I have no idea about you but when I hear the word Pollens, I can of prefer to look at my pollution-free room, filled with air fragrance, as the ultimate heavenly solace. Why so? Allery and sneezing are the two reasons for me but for some, itching may add up to the list of problems caused by pollens. However, despite its terrible side, pollens are kind of good. At least that is what Vilas Pol and Jialing Tang are trying to prove. They are attempting to use pollens for lithium batteries!
Vilas Pol is associate professor at Purdue University’s Chemical Engineering and the School of Materials Engineering, West Lafayette, Indiana. He is the lead author of the research he is working on along with his associate Jialing Tang from the same university.
The two scholars are researching of new and improved material that can be used for the production of lithium ion batteries that are known for powering up electric cars, cellphones and laptops. They are actually looking for renewable resources that can be used for producing improved batteries. In their hunt for such material, they have stumbled on pollens. Yes, the same ugly and nightmarish pollens. They are attempting to produce anodes of these lithium ion batteries using these pollens. In case you are wondering what exactly an anode is, it is the negative storage end of the battery and is made up of hard carbon.
How to make carbon from pollens for lithium batteries?
Okay, anodes are made of graphite or carbon. So, this is an interesting question. In order to solve this problem, Pol and his associate gathered two types of pollens – one type is from a swamp plant known as Cattalis and the other type is bee pollen. Bee pollens are not of specific type but are actually collection of different types of pollens that the honeybees collect from different plants.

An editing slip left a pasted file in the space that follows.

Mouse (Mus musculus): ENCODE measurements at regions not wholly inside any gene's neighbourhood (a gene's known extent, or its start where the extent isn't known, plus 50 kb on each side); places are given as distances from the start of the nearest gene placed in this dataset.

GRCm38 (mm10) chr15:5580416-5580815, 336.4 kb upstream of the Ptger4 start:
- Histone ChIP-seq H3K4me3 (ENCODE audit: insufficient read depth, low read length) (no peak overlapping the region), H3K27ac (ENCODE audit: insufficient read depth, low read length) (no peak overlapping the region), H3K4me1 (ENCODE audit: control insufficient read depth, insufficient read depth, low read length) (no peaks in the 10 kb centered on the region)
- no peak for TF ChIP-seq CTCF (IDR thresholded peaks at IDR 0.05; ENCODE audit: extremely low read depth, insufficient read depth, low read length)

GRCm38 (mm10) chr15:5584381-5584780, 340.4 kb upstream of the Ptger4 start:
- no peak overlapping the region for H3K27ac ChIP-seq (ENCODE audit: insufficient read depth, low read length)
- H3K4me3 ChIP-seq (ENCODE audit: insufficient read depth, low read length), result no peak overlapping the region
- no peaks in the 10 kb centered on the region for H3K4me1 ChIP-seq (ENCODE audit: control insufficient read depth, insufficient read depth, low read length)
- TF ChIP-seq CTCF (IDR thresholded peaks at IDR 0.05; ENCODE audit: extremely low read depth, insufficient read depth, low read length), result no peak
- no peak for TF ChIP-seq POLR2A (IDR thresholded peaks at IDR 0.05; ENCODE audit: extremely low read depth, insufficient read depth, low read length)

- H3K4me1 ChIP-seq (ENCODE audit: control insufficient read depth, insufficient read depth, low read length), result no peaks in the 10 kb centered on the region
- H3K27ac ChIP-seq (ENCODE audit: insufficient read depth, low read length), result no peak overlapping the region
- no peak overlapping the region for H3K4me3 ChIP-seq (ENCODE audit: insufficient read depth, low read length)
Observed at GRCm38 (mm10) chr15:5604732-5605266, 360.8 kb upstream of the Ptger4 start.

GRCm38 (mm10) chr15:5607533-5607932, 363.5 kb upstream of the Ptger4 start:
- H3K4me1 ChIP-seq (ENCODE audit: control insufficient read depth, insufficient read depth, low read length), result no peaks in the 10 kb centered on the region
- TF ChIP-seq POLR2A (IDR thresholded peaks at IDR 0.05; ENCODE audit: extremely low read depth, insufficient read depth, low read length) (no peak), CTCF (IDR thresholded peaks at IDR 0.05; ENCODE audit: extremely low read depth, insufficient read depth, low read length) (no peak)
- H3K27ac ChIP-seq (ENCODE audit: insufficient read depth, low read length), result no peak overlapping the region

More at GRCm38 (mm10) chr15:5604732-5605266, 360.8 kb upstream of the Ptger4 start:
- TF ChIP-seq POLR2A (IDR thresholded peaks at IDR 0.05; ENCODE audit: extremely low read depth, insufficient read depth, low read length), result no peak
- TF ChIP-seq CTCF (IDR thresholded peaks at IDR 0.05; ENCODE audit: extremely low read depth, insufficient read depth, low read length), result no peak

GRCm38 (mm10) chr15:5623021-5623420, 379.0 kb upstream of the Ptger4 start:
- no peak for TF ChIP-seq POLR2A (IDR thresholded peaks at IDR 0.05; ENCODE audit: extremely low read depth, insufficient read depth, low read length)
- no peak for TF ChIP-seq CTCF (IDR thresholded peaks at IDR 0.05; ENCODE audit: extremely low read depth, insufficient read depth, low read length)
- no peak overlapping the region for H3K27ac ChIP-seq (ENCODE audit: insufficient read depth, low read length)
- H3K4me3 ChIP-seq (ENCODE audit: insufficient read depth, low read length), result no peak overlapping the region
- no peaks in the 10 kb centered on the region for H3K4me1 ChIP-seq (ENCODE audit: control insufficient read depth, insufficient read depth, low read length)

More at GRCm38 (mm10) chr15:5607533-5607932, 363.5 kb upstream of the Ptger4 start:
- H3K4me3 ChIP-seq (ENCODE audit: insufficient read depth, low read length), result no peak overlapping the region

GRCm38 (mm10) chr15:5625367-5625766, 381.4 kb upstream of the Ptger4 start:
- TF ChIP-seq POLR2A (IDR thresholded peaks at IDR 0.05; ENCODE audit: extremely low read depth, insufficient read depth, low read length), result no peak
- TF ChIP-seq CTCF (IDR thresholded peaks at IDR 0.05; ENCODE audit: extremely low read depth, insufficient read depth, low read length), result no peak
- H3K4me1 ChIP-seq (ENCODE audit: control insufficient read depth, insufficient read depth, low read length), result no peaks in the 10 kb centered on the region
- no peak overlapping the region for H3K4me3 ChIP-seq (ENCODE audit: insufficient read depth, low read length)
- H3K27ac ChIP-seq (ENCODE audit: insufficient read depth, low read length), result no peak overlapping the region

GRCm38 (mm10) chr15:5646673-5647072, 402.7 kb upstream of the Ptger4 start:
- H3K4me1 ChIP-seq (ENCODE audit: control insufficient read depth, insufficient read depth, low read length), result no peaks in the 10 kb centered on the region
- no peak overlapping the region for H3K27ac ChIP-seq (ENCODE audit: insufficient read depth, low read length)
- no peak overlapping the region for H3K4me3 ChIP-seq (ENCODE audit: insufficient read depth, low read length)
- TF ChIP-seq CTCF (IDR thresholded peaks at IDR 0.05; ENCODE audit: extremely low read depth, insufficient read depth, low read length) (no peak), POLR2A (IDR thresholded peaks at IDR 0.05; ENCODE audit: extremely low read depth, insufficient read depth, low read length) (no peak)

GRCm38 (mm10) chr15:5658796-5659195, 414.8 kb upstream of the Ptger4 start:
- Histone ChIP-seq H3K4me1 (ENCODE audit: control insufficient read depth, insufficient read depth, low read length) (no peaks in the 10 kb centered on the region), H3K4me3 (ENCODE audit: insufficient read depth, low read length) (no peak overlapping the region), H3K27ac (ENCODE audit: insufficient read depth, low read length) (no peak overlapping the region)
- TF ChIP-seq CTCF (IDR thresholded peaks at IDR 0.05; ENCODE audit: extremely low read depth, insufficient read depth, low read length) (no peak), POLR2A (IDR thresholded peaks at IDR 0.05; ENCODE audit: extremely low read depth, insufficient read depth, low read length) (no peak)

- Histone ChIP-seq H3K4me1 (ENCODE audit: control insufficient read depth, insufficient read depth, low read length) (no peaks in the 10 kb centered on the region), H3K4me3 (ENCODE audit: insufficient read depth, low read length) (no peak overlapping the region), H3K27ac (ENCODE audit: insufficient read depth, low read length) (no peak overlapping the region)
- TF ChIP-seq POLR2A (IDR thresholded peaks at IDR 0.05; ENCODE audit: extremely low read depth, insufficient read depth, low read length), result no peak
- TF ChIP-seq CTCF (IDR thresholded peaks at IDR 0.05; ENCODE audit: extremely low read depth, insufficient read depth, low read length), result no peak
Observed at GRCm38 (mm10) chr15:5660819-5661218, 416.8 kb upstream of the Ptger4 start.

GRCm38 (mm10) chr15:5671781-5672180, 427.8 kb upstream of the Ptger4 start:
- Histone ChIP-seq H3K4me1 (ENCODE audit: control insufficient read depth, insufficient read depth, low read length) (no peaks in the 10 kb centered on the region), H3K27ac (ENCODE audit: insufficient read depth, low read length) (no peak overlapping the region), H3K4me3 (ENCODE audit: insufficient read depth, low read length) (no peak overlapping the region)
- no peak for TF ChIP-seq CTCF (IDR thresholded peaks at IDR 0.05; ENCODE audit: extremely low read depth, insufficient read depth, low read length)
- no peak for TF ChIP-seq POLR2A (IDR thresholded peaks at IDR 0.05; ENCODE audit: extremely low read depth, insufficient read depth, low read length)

Pol and his associate found that pollens are blessed with unique microstructures that can be used for producing energy storage units that are more efficient, renewable, have high performance and are actually way safer. When they say safer, they mean that they will not cause fire.
The difference between Cattalis pollen and bee pollen is that Cattalis pollen has more uniform microstructure compared to bee pollen because the former comes from a single source while the later comes from multiple sources.
The scientists collected the pollens and in presence of argon (an inter gas), superheated them at a temperature of 600 degrees Celsius or 1,112 degrees Fahrenheit. Superheating the pollens converted them into small carbon pieces and the presence of argon prevented the pollens from burning up as it would usually happen in conventional ovens.
So, yay! Carbon from pollens for lithium batteries is produced!
They took these small carbon pieces and reheated them. Reheating the carbon pieces created empty pockets inside the pollen structures, thereby increasing their energy storage capacity. The scientists found that bee pollens, after processing (i.e. conversion into carbon) have irregular structures and hence, have less storage capacity.
Now, after the initial success, Pol and his associate are working on possible methods that they can deploy for production of cathodes – the positive storage end of the lithium ion battery. Will they succeed? Hopefully they will and someday, they will give better and more efficient lithium ion batteries that use pollens and not graphite!
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